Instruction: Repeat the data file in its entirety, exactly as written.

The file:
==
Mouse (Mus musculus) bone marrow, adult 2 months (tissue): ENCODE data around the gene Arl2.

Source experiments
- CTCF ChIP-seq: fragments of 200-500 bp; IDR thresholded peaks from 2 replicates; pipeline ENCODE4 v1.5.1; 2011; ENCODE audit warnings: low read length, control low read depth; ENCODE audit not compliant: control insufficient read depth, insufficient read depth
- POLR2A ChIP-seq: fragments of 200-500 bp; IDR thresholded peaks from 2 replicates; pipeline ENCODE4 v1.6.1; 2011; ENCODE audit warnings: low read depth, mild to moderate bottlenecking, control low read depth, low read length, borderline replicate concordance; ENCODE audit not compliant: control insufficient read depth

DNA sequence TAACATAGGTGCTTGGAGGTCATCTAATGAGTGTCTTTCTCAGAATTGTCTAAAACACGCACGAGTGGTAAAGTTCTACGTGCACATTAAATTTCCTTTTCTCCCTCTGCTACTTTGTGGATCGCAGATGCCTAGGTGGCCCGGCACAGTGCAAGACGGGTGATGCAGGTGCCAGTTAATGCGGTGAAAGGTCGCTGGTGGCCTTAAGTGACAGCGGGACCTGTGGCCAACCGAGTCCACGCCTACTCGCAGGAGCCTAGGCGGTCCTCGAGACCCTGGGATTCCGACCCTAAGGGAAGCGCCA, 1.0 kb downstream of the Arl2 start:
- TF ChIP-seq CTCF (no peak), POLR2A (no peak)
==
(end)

Mouse (Mus musculus) bone marrow, adult 2 months (tissue): ENCODE data around the gene Arl2.

Source experiments
- CTCF ChIP-seq: fragments of 200-500 bp; IDR thresholded peaks from 2 replicates; pipeline ENCODE4 v1.5.1; 2011; ENCODE audit warnings: low read length, control low read depth; ENCODE audit not compliant: control insufficient read depth, insufficient read depth
- POLR2A ChIP-seq: fragments of 200-500 bp; IDR thresholded peaks from 2 replicates; pipeline ENCODE4 v1.6.1; 2011; ENCODE audit warnings: low read depth, mild to moderate bottlenecking, control low read depth, low read length, borderline replicate concordance; ENCODE audit not compliant: control insufficient read depth

DNA sequence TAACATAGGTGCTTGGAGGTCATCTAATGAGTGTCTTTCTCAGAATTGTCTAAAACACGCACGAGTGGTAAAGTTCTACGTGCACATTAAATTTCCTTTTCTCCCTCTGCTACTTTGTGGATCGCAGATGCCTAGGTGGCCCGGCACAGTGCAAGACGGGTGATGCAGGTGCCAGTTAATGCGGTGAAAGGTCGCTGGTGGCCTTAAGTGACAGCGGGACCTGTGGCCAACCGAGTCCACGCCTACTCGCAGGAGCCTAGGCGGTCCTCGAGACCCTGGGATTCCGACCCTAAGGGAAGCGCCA, 1.0 kb downstream of the Arl2 start:
- TF ChIP-seq CTCF (no peak), POLR2A (no peak)